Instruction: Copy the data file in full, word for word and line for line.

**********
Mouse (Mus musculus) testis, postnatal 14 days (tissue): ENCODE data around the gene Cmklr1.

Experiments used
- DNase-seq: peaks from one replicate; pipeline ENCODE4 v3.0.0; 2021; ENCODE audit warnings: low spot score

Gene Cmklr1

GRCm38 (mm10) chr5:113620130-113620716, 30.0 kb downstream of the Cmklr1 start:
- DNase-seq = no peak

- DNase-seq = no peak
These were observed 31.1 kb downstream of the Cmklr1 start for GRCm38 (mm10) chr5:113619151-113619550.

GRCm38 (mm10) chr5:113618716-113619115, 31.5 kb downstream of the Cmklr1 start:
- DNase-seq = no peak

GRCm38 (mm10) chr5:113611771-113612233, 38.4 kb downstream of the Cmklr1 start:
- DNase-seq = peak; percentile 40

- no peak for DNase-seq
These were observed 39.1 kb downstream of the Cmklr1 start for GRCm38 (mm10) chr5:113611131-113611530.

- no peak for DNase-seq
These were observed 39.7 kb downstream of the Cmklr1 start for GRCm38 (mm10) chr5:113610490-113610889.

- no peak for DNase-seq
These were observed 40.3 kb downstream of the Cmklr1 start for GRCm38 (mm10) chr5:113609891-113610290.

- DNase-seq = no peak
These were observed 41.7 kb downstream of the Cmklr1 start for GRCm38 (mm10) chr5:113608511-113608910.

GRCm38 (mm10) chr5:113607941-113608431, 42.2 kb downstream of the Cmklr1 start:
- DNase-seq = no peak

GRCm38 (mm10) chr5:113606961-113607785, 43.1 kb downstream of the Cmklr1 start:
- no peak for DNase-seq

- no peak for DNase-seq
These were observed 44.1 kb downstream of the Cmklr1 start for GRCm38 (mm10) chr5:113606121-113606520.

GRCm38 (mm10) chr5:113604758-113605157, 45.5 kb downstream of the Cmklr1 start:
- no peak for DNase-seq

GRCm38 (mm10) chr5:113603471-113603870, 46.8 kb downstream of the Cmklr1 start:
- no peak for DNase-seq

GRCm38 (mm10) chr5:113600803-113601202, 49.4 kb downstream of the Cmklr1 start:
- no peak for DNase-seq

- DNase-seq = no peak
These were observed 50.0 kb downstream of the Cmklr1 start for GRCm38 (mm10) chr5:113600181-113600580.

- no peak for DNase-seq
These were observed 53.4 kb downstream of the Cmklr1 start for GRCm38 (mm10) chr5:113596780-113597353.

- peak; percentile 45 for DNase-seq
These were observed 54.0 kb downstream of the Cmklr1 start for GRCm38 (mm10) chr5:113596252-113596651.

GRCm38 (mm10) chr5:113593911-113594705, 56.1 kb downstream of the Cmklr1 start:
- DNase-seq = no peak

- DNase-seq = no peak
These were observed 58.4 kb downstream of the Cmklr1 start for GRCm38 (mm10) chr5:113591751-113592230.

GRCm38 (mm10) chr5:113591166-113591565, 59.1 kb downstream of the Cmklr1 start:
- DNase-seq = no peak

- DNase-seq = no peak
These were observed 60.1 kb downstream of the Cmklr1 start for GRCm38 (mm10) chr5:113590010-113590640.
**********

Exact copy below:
Mouse (Mus musculus) testis, postnatal 14 days (tissue): ENCODE data around the gene Cmklr1.

Experiments used
- DNase-seq: peaks from one replicate; pipeline ENCODE4 v3.0.0; 2021; ENCODE audit warnings: low spot score

Gene Cmklr1

GRCm38 (mm10) chr5:113620130-113620716, 30.0 kb downstream of the Cmklr1 start:
- DNase-seq = no peak

- DNase-seq = no peak
These were observed 31.1 kb downstream of the Cmklr1 start for GRCm38 (mm10) chr5:113619151-113619550.

GRCm38 (mm10) chr5:113618716-113619115, 31.5 kb downstream of the Cmklr1 start:
- DNase-seq = no peak

GRCm38 (mm10) chr5:113611771-113612233, 38.4 kb downstream of the Cmklr1 start:
- DNase-seq = peak; percentile 40

- no peak for DNase-seq
These were observed 39.1 kb downstream of the Cmklr1 start for GRCm38 (mm10) chr5:113611131-113611530.

- no peak for DNase-seq
These were observed 39.7 kb downstream of the Cmklr1 start for GRCm38 (mm10) chr5:113610490-113610889.

- no peak for DNase-seq
These were observed 40.3 kb downstream of the Cmklr1 start for GRCm38 (mm10) chr5:113609891-113610290.

- DNase-seq = no peak
These were observed 41.7 kb downstream of the Cmklr1 start for GRCm38 (mm10) chr5:113608511-113608910.

GRCm38 (mm10) chr5:113607941-113608431, 42.2 kb downstream of the Cmklr1 start:
- DNase-seq = no peak

GRCm38 (mm10) chr5:113606961-113607785, 43.1 kb downstream of the Cmklr1 start:
- no peak for DNase-seq

- no peak for DNase-seq
These were observed 44.1 kb downstream of the Cmklr1 start for GRCm38 (mm10) chr5:113606121-113606520.

GRCm38 (mm10) chr5:113604758-113605157, 45.5 kb downstream of the Cmklr1 start:
- no peak for DNase-seq

GRCm38 (mm10) chr5:113603471-113603870, 46.8 kb downstream of the Cmklr1 start:
- no peak for DNase-seq

GRCm38 (mm10) chr5:113600803-113601202, 49.4 kb downstream of the Cmklr1 start:
- no peak for DNase-seq

- DNase-seq = no peak
These were observed 50.0 kb downstream of the Cmklr1 start for GRCm38 (mm10) chr5:113600181-113600580.

- no peak for DNase-seq
These were observed 53.4 kb downstream of the Cmklr1 start for GRCm38 (mm10) chr5:113596780-113597353.

- peak; percentile 45 for DNase-seq
These were observed 54.0 kb downstream of the Cmklr1 start for GRCm38 (mm10) chr5:113596252-113596651.

GRCm38 (mm10) chr5:113593911-113594705, 56.1 kb downstream of the Cmklr1 start:
- DNase-seq = no peak

- DNase-seq = no peak
These were observed 58.4 kb downstream of the Cmklr1 start for GRCm38 (mm10) chr5:113591751-113592230.

GRCm38 (mm10) chr5:113591166-113591565, 59.1 kb downstream of the Cmklr1 start:
- DNase-seq = no peak

- DNase-seq = no peak
These were observed 60.1 kb downstream of the Cmklr1 start for GRCm38 (mm10) chr5:113590010-113590640.